Doctor shopping is a term used for pill addicts who maintain their pill supply by going to several doctors within the same time period and obtaining narcotic prescriptions from each one of them. If your family member is addicted to prescription pills, he typically has two supply options: buy them on the street or get them from a doctor. Street pills are risky because he could get arrested during the buy or the supply can dry up with little warning and lead to withdrawal. Because of these risks, he may prefer to get legitimate prescriptions. Most addicts need more pills than prescribed on a daily basis to keep from going into withdrawal, which means they run out before the next refill. This leads to doctor shopping. Signs of doctor shopping include:
Many doctors: He will have appointments with several doctors in the same week or month. Each doctor will be from a separate group or network, and in many cases their offices will not be near each other. The symptoms or illness the addict seeks medical care for will depend on what type of narcotic he wants. For example, anxiety, depression, and PTSD symptoms are often described by those seeking Xanax, Valium or Klonopin. If he is addicted to pain pills, he will tell the doctor about backaches, headaches or other severe and constant pain.
Bypassing Insurance: Insurance companies keep databases filled with patient information. If the addict’s name pops up too often, especially with several different doctors writing narcotic prescriptions, the company could decide to alert law enforcement officials. It is a crime in many states. Doctor shoppers typically pay for visits and prescriptions with cash to avoid this scrutiny. By paying for everything out of pocket and not having the doctor file a claim, the insurance company is not aware that there was an appointment or that a prescription was written.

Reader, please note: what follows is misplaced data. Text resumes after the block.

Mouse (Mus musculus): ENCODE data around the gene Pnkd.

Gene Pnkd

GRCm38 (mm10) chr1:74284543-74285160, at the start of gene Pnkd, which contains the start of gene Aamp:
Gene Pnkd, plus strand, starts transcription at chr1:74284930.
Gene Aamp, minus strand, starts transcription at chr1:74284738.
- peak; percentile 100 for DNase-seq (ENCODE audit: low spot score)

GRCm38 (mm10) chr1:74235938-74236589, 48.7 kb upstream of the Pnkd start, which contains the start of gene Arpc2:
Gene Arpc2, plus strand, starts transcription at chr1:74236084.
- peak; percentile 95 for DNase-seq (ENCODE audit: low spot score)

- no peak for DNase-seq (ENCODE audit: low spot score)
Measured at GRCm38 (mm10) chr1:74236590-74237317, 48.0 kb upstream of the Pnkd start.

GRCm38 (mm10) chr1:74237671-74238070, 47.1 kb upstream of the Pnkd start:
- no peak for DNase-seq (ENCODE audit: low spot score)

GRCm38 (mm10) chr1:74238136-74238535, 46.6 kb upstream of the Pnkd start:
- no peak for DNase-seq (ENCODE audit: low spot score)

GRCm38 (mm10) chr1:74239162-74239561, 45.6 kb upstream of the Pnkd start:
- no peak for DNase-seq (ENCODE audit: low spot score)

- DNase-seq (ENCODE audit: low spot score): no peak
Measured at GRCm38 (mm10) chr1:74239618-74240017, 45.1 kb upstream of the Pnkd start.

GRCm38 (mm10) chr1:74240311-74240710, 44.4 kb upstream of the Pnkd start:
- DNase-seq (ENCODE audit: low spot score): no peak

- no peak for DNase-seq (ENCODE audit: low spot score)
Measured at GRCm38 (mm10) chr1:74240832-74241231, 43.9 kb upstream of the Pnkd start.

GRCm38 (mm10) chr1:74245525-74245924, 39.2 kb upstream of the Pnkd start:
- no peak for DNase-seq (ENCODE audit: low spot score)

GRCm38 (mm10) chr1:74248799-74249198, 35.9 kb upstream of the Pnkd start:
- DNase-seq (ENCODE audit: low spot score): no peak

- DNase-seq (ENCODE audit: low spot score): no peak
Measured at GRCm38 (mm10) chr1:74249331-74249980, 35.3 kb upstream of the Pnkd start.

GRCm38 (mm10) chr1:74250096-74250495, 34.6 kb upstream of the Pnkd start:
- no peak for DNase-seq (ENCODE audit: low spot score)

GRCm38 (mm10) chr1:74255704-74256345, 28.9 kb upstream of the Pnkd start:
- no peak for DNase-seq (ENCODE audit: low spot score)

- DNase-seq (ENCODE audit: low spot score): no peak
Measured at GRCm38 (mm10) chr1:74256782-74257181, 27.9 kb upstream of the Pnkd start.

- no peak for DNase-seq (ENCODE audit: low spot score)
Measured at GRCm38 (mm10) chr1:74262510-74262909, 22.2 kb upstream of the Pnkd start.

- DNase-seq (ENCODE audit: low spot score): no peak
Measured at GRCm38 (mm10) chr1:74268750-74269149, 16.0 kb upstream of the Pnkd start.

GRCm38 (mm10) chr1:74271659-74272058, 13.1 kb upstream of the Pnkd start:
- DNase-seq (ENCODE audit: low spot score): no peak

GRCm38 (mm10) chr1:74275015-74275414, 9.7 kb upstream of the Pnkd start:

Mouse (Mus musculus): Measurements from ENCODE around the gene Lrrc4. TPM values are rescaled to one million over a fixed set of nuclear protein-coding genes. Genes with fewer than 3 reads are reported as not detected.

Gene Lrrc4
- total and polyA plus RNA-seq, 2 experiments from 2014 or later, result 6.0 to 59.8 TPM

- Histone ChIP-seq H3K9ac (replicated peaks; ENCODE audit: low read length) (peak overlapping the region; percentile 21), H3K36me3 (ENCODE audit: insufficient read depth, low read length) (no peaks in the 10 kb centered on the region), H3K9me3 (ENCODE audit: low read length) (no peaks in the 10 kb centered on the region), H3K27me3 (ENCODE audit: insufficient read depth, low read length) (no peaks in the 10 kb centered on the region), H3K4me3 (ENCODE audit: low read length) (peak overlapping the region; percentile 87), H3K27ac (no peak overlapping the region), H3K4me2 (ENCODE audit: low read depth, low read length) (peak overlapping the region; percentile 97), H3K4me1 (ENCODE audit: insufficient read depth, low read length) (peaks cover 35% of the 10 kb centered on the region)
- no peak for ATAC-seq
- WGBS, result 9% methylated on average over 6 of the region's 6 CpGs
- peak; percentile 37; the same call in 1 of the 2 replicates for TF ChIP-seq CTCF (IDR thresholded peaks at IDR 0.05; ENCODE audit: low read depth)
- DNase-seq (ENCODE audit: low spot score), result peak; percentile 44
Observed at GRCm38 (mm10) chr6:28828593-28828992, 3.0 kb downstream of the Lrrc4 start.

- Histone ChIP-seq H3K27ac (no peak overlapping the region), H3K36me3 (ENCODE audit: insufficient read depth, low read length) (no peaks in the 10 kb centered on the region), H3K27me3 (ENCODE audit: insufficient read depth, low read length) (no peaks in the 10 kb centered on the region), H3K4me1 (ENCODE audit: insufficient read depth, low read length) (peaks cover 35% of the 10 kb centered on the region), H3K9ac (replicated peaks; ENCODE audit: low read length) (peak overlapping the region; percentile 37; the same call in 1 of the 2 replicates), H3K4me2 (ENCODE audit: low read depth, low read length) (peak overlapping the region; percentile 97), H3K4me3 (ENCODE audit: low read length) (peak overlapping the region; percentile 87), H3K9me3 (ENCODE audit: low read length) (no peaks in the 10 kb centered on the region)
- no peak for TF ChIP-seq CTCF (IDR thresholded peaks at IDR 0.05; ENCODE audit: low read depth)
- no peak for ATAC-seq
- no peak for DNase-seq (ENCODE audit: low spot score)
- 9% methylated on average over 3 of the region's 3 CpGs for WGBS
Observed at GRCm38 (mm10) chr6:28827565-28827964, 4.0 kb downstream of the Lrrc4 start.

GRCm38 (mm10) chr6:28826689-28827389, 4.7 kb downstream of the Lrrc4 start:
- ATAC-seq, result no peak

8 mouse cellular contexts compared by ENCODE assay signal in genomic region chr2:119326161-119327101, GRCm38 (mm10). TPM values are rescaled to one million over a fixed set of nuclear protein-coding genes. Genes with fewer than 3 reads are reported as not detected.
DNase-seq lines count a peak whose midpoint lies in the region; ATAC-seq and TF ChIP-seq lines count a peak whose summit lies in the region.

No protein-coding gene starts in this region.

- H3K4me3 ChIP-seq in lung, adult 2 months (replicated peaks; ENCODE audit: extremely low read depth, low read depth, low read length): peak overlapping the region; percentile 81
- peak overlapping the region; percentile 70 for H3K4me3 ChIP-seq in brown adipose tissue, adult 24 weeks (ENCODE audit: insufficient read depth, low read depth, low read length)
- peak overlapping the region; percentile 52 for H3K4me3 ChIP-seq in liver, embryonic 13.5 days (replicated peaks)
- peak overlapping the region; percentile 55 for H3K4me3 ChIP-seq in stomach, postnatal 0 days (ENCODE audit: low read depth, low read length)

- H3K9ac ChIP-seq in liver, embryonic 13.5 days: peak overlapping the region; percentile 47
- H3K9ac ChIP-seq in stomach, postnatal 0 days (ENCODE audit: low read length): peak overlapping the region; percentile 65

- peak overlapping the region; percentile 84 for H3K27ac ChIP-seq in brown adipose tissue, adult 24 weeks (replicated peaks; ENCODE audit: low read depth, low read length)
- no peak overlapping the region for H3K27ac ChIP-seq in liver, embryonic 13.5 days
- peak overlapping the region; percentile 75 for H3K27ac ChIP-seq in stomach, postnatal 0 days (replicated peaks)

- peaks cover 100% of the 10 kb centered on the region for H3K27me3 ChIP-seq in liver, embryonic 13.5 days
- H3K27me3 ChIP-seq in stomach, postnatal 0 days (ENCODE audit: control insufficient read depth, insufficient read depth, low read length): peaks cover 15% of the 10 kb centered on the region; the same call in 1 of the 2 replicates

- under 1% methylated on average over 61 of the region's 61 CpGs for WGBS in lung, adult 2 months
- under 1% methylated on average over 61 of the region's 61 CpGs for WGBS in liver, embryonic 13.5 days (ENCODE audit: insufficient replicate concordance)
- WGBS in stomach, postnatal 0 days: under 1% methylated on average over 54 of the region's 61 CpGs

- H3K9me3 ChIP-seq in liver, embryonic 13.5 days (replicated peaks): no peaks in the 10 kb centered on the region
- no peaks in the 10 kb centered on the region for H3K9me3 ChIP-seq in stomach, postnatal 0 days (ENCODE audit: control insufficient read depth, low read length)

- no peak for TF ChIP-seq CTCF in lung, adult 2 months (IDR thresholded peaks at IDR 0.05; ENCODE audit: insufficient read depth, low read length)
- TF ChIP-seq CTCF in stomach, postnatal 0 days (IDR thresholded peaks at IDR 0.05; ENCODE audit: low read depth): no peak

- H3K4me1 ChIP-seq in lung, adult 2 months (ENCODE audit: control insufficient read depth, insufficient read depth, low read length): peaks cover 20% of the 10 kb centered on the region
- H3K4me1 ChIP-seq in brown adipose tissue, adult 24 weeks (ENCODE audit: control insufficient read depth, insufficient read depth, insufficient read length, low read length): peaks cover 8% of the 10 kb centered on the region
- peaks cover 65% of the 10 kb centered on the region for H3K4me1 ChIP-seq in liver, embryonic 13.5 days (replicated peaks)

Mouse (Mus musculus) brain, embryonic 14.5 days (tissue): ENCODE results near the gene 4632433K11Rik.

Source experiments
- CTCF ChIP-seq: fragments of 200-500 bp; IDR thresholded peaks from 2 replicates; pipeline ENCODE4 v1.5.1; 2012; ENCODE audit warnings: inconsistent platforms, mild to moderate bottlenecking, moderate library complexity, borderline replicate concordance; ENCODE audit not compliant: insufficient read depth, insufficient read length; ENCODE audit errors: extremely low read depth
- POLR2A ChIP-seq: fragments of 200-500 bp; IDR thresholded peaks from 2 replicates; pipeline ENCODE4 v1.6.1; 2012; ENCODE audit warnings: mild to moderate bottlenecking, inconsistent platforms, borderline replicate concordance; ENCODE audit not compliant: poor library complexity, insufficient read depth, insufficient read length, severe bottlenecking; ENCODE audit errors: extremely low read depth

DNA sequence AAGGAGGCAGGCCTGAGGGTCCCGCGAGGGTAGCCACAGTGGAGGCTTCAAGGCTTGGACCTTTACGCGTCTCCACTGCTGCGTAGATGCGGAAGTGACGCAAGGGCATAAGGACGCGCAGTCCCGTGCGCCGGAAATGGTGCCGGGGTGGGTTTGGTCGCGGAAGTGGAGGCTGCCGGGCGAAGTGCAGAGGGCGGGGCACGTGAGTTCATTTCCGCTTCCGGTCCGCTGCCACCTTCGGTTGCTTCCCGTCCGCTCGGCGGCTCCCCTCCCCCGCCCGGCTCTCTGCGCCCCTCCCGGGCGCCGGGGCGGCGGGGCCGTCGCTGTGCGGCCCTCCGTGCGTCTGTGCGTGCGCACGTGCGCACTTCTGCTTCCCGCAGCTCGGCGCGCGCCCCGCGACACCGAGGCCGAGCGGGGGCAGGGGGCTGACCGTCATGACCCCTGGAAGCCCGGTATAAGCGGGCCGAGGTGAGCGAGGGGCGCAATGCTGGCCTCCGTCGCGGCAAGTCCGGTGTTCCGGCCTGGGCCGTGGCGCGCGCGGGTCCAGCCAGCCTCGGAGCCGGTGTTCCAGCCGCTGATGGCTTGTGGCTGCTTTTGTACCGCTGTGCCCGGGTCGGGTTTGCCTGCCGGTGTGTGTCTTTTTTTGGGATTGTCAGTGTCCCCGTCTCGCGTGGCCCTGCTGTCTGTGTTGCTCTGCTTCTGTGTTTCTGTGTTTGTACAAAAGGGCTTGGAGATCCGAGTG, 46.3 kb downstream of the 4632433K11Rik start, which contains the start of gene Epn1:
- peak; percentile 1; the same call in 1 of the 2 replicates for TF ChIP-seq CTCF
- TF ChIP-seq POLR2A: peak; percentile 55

Allergy Lists: Doctors are cautious about writing narcotic prescriptions for new patients. They instead, suggest non-narcotics, which defeat the purpose of doctor shopping. To combat this problem, the addict will claim to be allergic to non-narcotic medications to treat the condition he claims to suffer from.
Pill Bottles: If he is doctor shopping, you may see many pill bottles with different doctors names on them and the date filled labels will overlap. In addition, the dosage amounts will differ or they will be filled at different pharmacies. This is because a pharmacy won't usually fill a new narcotic prescription of the same name and dosage that’s recently been filled if enough time has not elapsed. Doctor shoppers get around this by either getting each doctor to write a different dosage or by taking each prescription to a different pharmacy to be filled.